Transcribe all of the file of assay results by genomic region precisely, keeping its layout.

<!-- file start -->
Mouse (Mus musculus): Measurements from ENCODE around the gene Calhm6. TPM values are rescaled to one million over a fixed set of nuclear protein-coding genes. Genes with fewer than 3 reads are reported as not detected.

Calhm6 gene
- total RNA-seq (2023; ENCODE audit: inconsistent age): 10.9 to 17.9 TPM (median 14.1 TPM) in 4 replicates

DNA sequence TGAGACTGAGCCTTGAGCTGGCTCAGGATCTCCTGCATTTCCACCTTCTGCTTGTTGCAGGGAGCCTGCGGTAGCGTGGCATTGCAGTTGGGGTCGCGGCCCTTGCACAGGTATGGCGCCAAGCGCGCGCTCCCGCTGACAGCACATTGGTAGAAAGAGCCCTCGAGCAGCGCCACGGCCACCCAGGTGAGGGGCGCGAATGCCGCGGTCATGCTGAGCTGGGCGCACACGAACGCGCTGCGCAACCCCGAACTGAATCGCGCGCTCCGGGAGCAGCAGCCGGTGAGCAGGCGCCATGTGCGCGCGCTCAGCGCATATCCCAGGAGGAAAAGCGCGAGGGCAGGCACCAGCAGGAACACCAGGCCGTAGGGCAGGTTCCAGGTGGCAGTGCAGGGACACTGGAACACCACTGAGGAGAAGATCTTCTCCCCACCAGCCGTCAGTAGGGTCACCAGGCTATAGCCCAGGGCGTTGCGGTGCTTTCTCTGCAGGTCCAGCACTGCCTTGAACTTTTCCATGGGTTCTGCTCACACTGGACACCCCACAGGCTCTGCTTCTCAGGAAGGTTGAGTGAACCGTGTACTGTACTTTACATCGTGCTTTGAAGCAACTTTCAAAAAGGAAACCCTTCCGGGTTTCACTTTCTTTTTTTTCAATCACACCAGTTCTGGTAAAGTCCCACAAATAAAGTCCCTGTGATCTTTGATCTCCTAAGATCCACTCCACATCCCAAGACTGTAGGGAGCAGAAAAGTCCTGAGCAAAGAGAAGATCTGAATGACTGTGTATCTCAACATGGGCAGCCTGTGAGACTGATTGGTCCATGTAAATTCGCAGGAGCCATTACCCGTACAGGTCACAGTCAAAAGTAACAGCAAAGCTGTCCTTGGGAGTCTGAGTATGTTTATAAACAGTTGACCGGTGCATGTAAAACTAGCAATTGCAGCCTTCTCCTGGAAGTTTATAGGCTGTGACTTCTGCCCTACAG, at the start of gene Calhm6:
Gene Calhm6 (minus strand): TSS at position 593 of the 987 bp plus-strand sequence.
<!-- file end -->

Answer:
Mouse (Mus musculus): Measurements from ENCODE around the gene Calhm6. TPM values are rescaled to one million over a fixed set of nuclear protein-coding genes. Genes with fewer than 3 reads are reported as not detected.

Calhm6 gene
- total RNA-seq (2023; ENCODE audit: inconsistent age): 10.9 to 17.9 TPM (median 14.1 TPM) in 4 replicates

DNA sequence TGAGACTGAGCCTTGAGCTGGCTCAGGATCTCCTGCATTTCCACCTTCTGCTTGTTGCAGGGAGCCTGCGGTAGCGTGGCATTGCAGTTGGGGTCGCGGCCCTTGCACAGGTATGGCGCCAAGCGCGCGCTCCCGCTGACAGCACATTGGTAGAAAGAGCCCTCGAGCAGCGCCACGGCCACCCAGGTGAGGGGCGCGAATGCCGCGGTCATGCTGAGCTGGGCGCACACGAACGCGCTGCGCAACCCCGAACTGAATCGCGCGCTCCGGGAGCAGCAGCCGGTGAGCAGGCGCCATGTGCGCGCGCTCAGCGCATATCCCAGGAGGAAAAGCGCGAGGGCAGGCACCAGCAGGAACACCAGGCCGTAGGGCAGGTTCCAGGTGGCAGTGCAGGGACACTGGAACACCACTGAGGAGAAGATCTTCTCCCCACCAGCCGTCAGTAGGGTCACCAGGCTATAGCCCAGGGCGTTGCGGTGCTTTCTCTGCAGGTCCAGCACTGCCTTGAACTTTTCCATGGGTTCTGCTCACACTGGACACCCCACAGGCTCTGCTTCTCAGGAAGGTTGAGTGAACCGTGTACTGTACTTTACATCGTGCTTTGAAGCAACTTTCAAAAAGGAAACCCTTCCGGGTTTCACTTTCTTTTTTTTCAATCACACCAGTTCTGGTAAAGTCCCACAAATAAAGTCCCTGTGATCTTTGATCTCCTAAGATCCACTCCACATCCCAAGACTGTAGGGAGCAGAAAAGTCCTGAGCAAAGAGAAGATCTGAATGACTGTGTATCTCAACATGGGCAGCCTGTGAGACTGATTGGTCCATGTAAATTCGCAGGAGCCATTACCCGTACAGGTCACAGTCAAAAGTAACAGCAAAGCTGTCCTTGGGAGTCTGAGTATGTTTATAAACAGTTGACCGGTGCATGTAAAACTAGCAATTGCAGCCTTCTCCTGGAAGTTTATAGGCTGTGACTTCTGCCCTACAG, at the start of gene Calhm6:
Gene Calhm6 (minus strand): TSS at position 593 of the 987 bp plus-strand sequence.